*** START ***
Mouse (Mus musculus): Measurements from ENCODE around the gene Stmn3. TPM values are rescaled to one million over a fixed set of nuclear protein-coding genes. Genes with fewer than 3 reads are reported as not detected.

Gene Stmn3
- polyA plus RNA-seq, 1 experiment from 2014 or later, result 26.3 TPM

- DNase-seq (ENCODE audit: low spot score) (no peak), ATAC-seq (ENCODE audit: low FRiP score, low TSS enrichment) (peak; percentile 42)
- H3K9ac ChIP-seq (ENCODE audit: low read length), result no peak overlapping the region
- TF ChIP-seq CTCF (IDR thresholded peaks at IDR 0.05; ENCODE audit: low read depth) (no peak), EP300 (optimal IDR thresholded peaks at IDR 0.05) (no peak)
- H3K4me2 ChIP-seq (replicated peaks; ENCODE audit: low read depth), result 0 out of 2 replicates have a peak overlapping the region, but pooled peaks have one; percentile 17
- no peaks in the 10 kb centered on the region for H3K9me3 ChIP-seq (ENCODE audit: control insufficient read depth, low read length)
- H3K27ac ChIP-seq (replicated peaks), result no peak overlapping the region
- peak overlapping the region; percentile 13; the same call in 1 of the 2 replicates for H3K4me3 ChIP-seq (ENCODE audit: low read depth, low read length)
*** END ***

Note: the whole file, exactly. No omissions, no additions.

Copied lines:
Mouse (Mus musculus): Measurements from ENCODE around the gene Stmn3. TPM values are rescaled to one million over a fixed set of nuclear protein-coding genes. Genes with fewer than 3 reads are reported as not detected.

Gene Stmn3
- polyA plus RNA-seq, 1 experiment from 2014 or later, result 26.3 TPM

- DNase-seq (ENCODE audit: low spot score) (no peak), ATAC-seq (ENCODE audit: low FRiP score, low TSS enrichment) (peak; percentile 42)
- H3K9ac ChIP-seq (ENCODE audit: low read length), result no peak overlapping the region
- TF ChIP-seq CTCF (IDR thresholded peaks at IDR 0.05; ENCODE audit: low read depth) (no peak), EP300 (optimal IDR thresholded peaks at IDR 0.05) (no peak)
- H3K4me2 ChIP-seq (replicated peaks; ENCODE audit: low read depth), result 0 out of 2 replicates have a peak overlapping the region, but pooled peaks have one; percentile 17
- no peaks in the 10 kb centered on the region for H3K9me3 ChIP-seq (ENCODE audit: control insufficient read depth, low read length)
- H3K27ac ChIP-seq (replicated peaks), result no peak overlapping the region
- peak overlapping the region; percentile 13; the same call in 1 of the 2 replicates for H3K4me3 ChIP-seq (ENCODE audit: low read depth, low read length)